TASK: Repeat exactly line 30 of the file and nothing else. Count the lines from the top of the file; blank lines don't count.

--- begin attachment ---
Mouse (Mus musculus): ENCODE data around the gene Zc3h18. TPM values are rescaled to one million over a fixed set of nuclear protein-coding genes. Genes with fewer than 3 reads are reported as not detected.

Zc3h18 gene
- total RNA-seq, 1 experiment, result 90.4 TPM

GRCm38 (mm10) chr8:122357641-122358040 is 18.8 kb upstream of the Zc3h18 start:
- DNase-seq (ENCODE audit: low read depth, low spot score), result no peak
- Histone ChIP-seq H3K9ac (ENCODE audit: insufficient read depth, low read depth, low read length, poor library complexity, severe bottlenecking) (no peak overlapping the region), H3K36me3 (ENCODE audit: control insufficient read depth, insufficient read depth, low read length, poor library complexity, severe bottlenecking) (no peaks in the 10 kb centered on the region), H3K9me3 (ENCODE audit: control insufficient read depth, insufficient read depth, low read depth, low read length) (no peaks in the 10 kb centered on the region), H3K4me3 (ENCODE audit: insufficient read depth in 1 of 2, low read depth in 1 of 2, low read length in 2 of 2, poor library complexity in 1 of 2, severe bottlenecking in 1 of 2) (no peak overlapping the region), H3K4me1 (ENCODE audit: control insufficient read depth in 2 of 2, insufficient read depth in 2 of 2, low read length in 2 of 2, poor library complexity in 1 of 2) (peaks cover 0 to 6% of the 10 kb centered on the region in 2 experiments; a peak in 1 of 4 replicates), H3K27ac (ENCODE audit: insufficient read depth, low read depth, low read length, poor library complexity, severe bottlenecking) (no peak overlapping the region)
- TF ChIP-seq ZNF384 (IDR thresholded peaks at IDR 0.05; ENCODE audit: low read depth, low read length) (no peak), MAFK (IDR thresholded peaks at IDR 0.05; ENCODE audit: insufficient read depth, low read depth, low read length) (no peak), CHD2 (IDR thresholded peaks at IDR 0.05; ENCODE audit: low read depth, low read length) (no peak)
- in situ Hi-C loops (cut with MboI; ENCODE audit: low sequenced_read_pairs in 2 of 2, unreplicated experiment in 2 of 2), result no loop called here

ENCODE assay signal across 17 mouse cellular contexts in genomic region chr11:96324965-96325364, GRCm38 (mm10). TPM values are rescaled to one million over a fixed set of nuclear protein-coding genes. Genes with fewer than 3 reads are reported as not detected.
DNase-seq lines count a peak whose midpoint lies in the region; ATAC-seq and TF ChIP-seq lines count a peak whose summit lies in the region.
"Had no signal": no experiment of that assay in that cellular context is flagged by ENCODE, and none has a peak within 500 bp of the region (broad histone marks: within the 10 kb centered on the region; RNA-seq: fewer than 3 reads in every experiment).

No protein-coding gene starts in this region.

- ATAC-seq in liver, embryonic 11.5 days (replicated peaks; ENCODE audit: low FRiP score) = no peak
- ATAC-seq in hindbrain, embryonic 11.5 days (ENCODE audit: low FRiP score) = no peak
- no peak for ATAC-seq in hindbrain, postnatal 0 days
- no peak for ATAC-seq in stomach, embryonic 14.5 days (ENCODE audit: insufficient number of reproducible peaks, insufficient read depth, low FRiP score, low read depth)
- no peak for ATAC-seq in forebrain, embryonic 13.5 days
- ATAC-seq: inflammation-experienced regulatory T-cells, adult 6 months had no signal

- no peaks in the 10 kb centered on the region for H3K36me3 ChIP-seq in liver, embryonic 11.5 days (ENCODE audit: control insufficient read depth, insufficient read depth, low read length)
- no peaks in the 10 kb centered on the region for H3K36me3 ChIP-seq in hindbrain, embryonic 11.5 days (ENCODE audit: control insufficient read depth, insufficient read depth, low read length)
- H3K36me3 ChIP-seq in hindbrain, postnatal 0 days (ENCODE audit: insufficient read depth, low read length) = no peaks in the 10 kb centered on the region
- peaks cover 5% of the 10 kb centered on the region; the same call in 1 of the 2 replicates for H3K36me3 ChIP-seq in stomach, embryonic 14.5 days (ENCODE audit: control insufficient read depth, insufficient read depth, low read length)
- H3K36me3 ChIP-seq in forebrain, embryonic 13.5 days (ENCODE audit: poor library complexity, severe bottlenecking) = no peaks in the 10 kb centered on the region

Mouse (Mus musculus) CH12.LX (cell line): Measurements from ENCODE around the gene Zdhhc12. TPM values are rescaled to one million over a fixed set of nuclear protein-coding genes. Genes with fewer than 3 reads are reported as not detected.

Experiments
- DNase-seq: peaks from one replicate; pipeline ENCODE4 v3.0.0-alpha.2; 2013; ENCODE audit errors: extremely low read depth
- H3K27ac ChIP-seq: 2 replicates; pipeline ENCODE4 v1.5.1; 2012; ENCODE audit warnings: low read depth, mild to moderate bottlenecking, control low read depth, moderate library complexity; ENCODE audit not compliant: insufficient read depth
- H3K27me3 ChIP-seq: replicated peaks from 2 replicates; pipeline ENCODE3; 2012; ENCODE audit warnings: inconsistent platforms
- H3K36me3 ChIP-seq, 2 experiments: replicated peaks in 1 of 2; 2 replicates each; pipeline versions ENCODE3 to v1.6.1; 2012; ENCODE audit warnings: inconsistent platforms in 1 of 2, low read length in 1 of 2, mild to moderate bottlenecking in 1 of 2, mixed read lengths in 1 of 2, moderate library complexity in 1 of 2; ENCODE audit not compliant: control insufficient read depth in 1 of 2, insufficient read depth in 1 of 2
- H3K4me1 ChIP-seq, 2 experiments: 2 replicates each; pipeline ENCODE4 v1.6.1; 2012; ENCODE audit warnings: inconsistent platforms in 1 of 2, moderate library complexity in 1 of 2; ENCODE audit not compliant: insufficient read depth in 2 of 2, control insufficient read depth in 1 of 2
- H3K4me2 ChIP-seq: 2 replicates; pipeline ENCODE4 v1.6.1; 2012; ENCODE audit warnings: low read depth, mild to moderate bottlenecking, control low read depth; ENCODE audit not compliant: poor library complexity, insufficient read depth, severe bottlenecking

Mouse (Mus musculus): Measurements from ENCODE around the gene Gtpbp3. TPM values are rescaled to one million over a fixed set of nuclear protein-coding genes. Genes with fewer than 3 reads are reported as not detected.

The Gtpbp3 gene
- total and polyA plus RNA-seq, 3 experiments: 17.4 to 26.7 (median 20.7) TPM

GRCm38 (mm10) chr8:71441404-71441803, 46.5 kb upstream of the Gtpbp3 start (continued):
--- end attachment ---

- H3K4me1 ChIP-seq, 2 experiments: 2 replicates each; pipeline ENCODE4 v1.6.1; 2012; ENCODE audit warnings: inconsistent platforms in 1 of 2, moderate library complexity in 1 of 2; ENCODE audit not compliant: insufficient read depth in 2 of 2, control insufficient read depth in 1 of 2